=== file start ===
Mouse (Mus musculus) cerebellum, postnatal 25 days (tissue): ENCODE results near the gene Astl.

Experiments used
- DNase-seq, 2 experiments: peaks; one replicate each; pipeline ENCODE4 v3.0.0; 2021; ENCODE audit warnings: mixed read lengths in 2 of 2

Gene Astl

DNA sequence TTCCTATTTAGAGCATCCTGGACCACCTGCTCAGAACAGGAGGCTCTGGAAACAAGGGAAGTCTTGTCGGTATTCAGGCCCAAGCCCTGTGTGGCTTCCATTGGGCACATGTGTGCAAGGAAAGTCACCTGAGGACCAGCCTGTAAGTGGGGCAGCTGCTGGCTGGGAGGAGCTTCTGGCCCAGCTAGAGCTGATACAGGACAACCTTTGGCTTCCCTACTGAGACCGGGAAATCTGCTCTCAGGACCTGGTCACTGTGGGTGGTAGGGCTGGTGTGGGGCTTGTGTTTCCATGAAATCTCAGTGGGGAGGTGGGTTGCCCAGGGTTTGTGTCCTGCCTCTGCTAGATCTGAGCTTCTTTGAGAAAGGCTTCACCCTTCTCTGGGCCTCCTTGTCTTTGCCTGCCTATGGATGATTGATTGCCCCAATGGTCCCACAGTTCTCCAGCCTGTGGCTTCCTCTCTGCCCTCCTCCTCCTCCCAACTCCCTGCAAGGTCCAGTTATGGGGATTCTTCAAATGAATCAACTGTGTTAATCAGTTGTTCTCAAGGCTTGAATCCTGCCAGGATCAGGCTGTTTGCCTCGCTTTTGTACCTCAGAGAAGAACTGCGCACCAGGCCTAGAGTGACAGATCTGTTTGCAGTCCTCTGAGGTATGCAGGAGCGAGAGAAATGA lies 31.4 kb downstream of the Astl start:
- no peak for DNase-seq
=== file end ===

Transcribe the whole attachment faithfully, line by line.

Mouse (Mus musculus) cerebellum, postnatal 25 days (tissue): ENCODE results near the gene Astl.

Experiments used
- DNase-seq, 2 experiments: peaks; one replicate each; pipeline ENCODE4 v3.0.0; 2021; ENCODE audit warnings: mixed read lengths in 2 of 2

Gene Astl

DNA sequence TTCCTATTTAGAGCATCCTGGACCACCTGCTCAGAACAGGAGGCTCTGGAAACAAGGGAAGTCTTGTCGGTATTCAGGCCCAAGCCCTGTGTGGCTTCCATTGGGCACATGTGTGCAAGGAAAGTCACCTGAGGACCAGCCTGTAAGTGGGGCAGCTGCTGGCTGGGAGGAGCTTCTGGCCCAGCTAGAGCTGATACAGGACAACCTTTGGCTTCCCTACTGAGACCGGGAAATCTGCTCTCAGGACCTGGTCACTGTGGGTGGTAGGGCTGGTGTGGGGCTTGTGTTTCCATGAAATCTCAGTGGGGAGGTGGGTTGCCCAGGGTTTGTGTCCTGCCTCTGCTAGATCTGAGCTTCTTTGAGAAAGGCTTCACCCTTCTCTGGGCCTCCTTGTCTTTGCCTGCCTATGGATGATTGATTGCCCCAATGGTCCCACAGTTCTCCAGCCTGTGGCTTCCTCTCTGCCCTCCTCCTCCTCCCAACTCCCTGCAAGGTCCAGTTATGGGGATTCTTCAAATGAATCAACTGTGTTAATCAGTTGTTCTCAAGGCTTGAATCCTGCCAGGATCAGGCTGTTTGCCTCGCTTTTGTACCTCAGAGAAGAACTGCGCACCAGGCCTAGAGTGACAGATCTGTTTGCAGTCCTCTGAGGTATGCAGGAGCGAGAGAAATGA lies 31.4 kb downstream of the Astl start:
- no peak for DNase-seq